Easier to train than puppies and just as chipper, 100 chickens at the Sonoma Humane Society are awaiting new homes.
The 2-year-old brown and red hens have so far spent their lives producing eggs for an undisclosed California egg farm. They were brought to the Humane Society on Monday.
"We hope they can spend their retirement years as a companion," said Kiska Icard, Humane Society executive director.
The hens were among 356 set to be slaughtered until the Grass Valley farm animal sanctuary Animal Place offered to take the birds.
Chickens on large farms generally produce eggs until they're about 2 years old, said Kim Sturla, Animal Farm's executive director.
Sanctuary staff collected the birds on Feb. 24 and brought them to a Vacaville farm where they were evaluated by veterinarians, Sturla said.
"This particular group are all healthy," Sturla said.
Some hens have lost feathers but were expected to recover quickly with food, sun and shelter, she said. They will have an easier recovery from the demands of production than about 1,200 leghorn-cross hens rescued in 2005 from a Gilroy farm where they were kept in crowded cages.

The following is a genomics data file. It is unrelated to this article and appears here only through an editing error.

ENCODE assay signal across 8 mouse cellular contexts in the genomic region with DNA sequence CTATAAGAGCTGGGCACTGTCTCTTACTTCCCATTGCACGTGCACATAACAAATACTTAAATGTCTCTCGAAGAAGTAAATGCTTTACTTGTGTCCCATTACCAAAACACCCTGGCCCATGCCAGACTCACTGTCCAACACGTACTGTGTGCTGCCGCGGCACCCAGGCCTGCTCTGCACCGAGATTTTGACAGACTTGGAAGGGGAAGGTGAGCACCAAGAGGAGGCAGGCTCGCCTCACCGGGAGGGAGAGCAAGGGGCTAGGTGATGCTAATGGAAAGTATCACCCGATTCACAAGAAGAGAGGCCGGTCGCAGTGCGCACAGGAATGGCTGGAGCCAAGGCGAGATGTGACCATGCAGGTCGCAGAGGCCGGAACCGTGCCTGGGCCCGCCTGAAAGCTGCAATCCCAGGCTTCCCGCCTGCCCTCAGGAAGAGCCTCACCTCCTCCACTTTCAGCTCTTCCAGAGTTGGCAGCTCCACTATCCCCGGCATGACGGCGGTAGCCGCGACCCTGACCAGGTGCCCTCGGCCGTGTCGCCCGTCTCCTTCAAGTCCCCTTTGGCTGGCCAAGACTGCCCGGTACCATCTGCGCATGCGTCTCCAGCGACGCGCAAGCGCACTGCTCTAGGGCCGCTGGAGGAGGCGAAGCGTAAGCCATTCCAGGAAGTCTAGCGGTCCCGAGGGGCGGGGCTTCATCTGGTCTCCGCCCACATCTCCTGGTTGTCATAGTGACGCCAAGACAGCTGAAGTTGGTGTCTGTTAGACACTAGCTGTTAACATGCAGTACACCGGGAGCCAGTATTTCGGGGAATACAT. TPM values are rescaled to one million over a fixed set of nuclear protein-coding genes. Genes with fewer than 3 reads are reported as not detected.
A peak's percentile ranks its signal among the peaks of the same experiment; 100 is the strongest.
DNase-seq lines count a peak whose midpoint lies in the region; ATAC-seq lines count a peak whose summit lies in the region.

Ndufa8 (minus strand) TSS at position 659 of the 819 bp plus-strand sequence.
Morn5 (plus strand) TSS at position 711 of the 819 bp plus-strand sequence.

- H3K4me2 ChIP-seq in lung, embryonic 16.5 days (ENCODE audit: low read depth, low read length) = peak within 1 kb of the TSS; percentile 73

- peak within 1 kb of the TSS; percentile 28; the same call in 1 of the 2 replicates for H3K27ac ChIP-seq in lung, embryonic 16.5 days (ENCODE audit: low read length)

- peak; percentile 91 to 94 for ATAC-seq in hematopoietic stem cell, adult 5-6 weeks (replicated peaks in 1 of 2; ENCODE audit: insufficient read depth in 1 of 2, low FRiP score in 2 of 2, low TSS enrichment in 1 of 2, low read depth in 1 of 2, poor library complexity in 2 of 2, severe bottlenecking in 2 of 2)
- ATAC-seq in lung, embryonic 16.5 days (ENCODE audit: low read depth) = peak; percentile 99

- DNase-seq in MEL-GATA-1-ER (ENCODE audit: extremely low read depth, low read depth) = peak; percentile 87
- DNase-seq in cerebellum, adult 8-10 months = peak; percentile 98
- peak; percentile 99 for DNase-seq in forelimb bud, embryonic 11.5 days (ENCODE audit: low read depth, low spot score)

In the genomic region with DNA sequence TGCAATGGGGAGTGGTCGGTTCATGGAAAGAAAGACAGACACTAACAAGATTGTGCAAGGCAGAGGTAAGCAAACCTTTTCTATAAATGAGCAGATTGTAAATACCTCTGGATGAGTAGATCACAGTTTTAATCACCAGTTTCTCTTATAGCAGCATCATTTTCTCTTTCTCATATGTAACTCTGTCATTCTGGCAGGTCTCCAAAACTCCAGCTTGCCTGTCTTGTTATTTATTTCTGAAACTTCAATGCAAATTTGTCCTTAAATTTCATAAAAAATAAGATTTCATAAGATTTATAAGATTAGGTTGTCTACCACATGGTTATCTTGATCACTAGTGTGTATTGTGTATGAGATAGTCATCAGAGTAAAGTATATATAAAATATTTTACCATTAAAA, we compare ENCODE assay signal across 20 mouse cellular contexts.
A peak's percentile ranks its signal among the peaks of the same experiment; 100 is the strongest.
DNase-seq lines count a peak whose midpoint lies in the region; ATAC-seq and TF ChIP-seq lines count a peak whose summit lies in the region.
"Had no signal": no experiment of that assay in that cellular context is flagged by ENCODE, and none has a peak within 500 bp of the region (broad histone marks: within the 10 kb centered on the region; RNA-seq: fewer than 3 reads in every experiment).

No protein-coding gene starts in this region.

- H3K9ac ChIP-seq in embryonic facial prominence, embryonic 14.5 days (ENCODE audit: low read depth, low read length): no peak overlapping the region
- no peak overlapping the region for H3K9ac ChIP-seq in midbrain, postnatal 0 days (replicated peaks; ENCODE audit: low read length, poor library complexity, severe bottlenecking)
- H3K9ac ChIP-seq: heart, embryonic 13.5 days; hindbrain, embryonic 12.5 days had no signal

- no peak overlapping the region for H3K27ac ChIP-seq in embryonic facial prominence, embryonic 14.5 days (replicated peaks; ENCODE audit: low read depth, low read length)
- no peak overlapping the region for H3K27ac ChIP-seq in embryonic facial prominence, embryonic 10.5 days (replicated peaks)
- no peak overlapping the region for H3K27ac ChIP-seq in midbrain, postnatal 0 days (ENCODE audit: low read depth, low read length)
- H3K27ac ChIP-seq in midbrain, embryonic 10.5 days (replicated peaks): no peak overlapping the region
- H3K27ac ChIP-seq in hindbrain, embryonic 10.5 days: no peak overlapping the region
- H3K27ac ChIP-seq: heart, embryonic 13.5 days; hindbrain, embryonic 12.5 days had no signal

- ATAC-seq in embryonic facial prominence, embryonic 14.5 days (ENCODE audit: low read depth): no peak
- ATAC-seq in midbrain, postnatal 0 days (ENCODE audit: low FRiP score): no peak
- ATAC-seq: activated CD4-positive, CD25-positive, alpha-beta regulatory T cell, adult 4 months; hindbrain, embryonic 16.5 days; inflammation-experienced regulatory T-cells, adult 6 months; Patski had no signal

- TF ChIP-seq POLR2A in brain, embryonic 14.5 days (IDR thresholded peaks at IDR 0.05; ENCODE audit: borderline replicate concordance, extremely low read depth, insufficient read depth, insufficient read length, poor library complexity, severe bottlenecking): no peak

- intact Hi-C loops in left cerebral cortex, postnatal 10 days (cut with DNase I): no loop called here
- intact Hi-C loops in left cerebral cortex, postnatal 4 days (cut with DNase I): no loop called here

Sonoma Humane Society received 100 bedraggled hens then, and they were quickly adopted, Icard said.
The current hens should be ready for adoption as soon as Wednesday, Icard said. A good home will have a yard and a safe nighttime structure. Adoption costs $10.
Though they're past their egg-laying prime, "it's very likely that these ladies will produce some lovely eggs for their adopters," Icard said.
Contact the Sonoma Humane Society at 542-0882 for adoption information, or see www.sonomahumane.org.
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